British Airways owner IAG lost some altitude as the Omicron variant scuppered plans to buy rival airline Air Europa.
The FTSE 100 firm, which also owns Irish carrier Aer Lingus, fell 5.1 per cent, or 6.76p, to 125.8p after ending discussions to buy Spain’s third-largest airline.
It comes over two years after it first unveiled plans to buy Air Europa for £850million. The price was halved to £425million in January after the onset of the pandemic battered airlines across the world.
BA owner IAG, which also owns Irish carrier Aer Lingus, fell 5.1%, or 6.76p, to 125.8p after ending discussions to buy Spain’s third-largest airline Air Europa
The deal was also being probed by regulators in the UK and Europe amid concerns it could reduce competition in the British and Spanish airline markets.
In November, the Competition and Markets Authority said it was considering a probe.
A successful takeover would have increased IAG’s grip on the Spanish aviation market given that the company already owns the country’s flag carrier Iberia and budget airline Vueling.
Hargreaves Lansdown analyst Laura Hoy said: ‘Bringing Air Europa and the significant debt that came with it under [IAG’s] umbrella would have put further strain on the group’s balance sheet.
Stock Watch – Avon Protection
Avon Protection slid to four-year lows after a £27million annual loss, and said it would wind down its body armour business over the next two years.
The company, which makes helmets and gas masks, will honour remaining contracts but then exit the field.
It has struggled with delays and a new body armour product failed a crucial early test.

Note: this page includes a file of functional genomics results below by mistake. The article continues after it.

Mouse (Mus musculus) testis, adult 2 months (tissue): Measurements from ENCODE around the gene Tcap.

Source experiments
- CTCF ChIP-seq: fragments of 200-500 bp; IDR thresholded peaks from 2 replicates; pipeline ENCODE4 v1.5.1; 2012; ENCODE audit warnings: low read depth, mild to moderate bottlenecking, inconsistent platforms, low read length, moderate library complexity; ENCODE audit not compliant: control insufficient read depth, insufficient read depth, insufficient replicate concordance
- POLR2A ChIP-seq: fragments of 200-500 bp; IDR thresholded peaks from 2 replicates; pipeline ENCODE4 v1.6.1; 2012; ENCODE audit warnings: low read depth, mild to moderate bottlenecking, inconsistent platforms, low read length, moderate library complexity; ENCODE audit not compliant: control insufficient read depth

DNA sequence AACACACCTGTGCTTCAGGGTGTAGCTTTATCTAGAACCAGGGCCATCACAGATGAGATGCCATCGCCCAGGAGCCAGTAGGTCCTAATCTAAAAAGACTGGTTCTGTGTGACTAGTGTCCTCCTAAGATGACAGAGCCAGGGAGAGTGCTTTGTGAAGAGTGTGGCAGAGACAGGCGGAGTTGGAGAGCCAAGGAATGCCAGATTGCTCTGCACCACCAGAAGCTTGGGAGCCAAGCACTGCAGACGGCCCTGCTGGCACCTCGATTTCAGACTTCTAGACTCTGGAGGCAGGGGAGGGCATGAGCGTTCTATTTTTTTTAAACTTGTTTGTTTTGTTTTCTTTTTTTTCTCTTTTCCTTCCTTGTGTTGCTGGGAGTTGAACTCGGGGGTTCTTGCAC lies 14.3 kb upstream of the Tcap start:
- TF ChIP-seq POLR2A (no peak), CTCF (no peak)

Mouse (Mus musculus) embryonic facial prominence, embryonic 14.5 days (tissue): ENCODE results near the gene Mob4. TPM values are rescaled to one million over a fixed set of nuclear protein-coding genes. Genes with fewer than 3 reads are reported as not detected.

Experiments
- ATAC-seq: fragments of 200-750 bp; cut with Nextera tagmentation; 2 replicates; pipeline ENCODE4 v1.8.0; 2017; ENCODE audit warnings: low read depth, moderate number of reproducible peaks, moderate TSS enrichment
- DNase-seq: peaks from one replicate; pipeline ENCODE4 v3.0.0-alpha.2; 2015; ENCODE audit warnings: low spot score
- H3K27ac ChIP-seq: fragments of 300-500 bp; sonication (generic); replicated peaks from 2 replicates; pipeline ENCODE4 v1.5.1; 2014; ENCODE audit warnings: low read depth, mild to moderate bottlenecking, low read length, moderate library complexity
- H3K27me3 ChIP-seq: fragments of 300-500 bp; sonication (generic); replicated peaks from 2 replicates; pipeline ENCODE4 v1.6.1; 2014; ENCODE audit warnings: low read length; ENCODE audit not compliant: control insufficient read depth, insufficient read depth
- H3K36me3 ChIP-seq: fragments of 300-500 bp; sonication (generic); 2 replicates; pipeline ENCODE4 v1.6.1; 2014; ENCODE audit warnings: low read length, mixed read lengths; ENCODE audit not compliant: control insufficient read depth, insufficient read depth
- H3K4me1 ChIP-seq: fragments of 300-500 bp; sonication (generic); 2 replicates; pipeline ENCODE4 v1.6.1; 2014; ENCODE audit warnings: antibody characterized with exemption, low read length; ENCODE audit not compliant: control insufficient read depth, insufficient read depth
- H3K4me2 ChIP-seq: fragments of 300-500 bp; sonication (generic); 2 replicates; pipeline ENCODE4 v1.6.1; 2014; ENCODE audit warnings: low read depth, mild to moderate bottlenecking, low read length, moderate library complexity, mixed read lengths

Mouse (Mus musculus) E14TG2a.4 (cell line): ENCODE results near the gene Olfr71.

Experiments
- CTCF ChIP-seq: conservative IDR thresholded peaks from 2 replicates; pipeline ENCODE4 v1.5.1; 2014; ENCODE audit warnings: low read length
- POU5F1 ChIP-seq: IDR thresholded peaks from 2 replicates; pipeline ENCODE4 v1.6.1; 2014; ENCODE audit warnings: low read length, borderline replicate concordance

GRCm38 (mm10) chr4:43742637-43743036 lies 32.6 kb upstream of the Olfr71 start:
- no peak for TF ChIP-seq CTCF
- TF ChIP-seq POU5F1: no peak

A £35million writedown pushed Avon, whose shares fell 15 per cent, or 162p, to 916p, into the red.
It made a profit of £1.7million the year before.
With concerns about new Covid variants looming over the industry at present, news that the deal is off the table isn’t all bad.
‘Right now caution, not bravery, seems the game plan.’
The FTSE 100 was down 0.66 per cent, or 47.89 points, at 7170.75 while the FTSE 250 declined 0.52 per cent, or 116.81 points, to 22433.88.
Higher than expected inflation hit markets amid worries the cost of living could be squeezed further.
The jump in prices by 5.1 per cent in November, the biggest increase in a decade, will also pile pressure on the Bank of England to raise interest rates today.
Irish conglomerate DCC shot up 9 per cent, or 494p, to 6000p after snapping up US firm Almo Corp in its largest acquisition to date.
Almo supplies electronics and appliances to businesses and consumers. DCC will pay £462million for the group, which is expected to double the size of its North American technology business.
Midwich Group, a provider of broadcast and audio equipment, rose 9.8 per cent, or 57p, to 637p after ‘stronger than expected’ trading despite product shortages.
It forecast a profit for 2021 of at least £30million, ‘materially ahead’ of its previous expectations.
Pharma giant GlaxoSmithKline saw its Covid-19 vaccine, which is being developed with French peer Sanofi, delayed into next year.
It accepted independent recommendations that a clinical trial should continue into the first quarter of 2022 to ‘accrue more data’, thus missing its target of releasing the jab this year.
Shares lost 0.7 per cent, or 10.6p, to 1608.6p. Mid-cap gambling group 888 will sell its bingo business to a division of rival Broadway Gaming in a deal worth at least £38million.
The sale comes as 888 focuses on its core betting and gaming arms, and is expected to complete in the second quarter of 2022. It fell 0.1 per cent, or 0.2p, to 289.8p.
Russia-focused steel maker and miner Evraz, part-owned by Russian billionaire and Chelsea FC owner Roman Abramovich, will split off its coal assets, held under Moscow firm PJSC Raspadskaya, to pursue strategic, capital allocation and sustainability objectives. It fell 1.5 per cent, or 8.8p, to 597.8p.
Meanwhile, David Lufkin, the former head of sales at oiler Petrofac, had £140,000 confiscated by the Serious Fraud Office.
He had admitted 14 counts of bribery and admitted making corrupt payments between 2011 and 2018 to influence the awarding of contracts to the group. He was handed a two-year suspended sentence in October.
Petrofac dropped 3.2 per cent, or 3.6p, to 108.6p.
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